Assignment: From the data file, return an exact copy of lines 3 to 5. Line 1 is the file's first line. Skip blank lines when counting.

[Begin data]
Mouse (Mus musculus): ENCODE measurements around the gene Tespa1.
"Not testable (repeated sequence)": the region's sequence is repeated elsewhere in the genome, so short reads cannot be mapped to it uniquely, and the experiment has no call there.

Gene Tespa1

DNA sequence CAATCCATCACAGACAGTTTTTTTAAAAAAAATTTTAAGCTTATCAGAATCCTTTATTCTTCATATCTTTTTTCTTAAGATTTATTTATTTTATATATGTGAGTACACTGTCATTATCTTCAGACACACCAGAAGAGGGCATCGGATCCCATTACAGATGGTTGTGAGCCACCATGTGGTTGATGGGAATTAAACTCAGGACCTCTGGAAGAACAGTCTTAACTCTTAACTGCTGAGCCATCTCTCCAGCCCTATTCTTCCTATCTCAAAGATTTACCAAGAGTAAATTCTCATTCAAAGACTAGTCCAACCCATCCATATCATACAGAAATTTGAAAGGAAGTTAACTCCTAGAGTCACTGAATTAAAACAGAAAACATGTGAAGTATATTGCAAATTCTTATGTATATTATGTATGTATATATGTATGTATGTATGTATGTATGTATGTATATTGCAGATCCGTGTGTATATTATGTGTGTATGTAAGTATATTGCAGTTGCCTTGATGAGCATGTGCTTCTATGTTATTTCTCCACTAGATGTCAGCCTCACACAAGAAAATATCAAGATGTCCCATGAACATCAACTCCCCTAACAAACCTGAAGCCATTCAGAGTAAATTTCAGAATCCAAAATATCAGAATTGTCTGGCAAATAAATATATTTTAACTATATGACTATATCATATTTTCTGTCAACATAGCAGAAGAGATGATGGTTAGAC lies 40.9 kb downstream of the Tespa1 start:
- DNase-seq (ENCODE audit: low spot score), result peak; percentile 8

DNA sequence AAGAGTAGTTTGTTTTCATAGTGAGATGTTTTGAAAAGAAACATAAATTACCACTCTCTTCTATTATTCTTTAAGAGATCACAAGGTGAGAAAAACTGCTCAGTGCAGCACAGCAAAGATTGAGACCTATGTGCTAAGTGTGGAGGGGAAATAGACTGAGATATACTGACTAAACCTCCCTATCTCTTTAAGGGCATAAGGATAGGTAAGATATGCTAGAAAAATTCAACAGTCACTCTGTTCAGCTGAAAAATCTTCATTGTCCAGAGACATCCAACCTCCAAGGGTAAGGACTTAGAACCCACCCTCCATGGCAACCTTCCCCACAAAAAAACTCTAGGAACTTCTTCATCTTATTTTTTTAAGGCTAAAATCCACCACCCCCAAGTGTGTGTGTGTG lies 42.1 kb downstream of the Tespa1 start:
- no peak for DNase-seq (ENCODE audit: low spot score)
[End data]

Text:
Gene Tespa1

DNA sequence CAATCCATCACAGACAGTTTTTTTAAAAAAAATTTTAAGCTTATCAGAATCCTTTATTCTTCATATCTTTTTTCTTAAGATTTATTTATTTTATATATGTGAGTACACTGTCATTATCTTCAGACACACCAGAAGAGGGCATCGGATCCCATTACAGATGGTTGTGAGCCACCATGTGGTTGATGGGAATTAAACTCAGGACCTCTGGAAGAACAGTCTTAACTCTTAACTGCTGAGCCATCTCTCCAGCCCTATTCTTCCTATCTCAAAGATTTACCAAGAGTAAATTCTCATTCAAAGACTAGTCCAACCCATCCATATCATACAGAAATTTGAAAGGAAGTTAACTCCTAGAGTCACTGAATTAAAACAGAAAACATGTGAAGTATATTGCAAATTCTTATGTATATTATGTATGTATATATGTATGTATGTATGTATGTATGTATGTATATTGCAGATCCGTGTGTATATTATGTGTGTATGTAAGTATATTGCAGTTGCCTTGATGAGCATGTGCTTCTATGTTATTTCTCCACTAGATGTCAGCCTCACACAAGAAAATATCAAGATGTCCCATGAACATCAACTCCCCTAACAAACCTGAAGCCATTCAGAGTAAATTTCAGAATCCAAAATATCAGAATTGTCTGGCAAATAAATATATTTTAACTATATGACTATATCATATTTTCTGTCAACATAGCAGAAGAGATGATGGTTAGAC lies 40.9 kb downstream of the Tespa1 start:
- DNase-seq (ENCODE audit: low spot score), result peak; percentile 8